There is a major need for biomaterials that provide improved regeneration of craniofacial tissue and dental defects, where control of interfaces and osteogenesis can be tailored. Specifically, bone regeneration and titanium-bone interfaces are two key areas where improvements in interfacial bonding and bone remodeling are in need of advancements. In this renewal proposal, we build upon our progress in the current grant where we established the foundation for a new family of highly tailored biomaterials for bone regeneration based on silk-silica nanocomposites. Specifically, control of the organic (silk) and inorganic (silica) domains, based on bioengineering and chemistry approaches, and subsequent success in bone regeneration, lays the groundwork for this renewal. Our hypothesis is that this bioengineering approach to biomaterial design, and in particular organic-inorganic nanocomposite systems, can be exploited towards the design of multifunctional biomaterial systems for bone tissue regeneration. Tight control of chemistry, sequence, assembly and material functions (osteogenesis) can be tailored using this approach. We plan to expand the functional features of this new family of chimeric proteins by adding selective bone binding and titanium binding peptides to optimize interfaces, and also include antimicrobial components. These new systems will be evaluated in vitro related to osteogenic markers from hMSCs and mechanisms, and then in vivo in animal models to explore bone interfaces, bone formation and titanium anchoring in bone, as critical needs in the craniofacial and dental fields. The ability to tailor the chemistry and structure of such highly controlled multifunctional biomaterials to regulate the size and morphology of the silica phase, allows the formation of nano-scale composites required in craniofacial and dental repair scenarios. We plan to expand these systems with new functions to provide a novel path forward for improved interfaces in concert with the silica components, such that a new family of biomaterial scaffold designs will be achieved to match craniofacial and dental repair needs. The unprecedented control of all features of these novel chimeric protein biomaterials, due to the design features embedded in the bioengineering approach, has implications for a wide range of new biomaterials for tissue interfaces and tissue regeneration.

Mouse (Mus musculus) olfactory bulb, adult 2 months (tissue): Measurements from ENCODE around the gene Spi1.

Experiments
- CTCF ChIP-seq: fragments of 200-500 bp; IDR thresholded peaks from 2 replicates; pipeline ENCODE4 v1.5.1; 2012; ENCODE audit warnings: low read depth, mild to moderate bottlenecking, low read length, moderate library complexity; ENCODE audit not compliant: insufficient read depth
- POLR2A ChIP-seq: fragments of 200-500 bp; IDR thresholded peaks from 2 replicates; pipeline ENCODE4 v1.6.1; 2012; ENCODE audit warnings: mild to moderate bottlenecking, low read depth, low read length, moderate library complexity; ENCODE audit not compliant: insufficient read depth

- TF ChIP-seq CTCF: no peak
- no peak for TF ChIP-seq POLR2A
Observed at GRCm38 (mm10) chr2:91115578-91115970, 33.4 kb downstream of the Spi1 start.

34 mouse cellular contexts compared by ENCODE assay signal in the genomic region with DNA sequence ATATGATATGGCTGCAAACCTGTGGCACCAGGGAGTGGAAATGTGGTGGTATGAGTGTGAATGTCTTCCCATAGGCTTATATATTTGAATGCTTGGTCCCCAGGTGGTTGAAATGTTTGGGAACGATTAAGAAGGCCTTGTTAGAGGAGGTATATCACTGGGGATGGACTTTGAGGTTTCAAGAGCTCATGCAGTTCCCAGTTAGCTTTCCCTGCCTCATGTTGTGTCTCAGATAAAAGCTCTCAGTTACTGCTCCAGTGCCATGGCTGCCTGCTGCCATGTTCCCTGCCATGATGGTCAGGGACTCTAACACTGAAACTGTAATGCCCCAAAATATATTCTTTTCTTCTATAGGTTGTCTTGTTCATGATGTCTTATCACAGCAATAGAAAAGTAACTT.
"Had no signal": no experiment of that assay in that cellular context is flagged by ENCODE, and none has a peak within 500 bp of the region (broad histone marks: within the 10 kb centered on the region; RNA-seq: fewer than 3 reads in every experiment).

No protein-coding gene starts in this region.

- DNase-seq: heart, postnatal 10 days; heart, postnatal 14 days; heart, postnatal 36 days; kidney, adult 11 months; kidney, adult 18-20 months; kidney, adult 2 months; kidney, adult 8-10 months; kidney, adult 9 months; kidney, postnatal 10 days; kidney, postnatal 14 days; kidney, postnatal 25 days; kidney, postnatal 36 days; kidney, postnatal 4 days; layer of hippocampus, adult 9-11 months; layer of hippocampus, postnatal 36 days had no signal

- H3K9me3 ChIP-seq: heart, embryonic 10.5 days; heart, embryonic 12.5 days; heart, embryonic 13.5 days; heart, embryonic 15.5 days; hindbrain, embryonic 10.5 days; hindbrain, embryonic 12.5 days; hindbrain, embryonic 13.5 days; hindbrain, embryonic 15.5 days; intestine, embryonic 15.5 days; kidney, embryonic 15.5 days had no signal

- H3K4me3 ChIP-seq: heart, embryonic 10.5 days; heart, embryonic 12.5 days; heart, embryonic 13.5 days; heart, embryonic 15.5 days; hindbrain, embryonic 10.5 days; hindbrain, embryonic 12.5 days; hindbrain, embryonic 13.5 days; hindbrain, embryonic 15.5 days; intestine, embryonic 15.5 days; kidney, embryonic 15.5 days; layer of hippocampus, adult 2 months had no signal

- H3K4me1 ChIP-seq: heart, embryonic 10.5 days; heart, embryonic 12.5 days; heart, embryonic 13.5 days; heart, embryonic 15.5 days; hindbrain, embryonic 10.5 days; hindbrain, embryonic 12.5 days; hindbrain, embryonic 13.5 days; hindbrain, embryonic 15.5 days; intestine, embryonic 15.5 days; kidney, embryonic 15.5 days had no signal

New biomaterials that improve craniofacial and dental repairs are critically needed that optimize interfaces and anchoring between bone and implants. Currently, available materials suffer from major limitations such as lack of remodeling, poor interfaces or poor biocompatibility. We have developed a new family of novel functionalized proteins that can address these needs. In our current grant we have established the viability of this approach in a series of published studies wherein the fundamental features of these systems (silk-silica nanocomposites), control of morphological and structural features, and bone formation were demonstrated. We plan to continue to develop these systems by addition of key interfaces to titanium implants and bone tissues, while also fostering control of infections. These new materials offer substantial benefits in needs of craniofacial reconstruction as well as in dental fields due to the tight control of chemistry, morphology and structure, as well as the abiliy to tailor regeneration and optimize osteogenic outcomes. !
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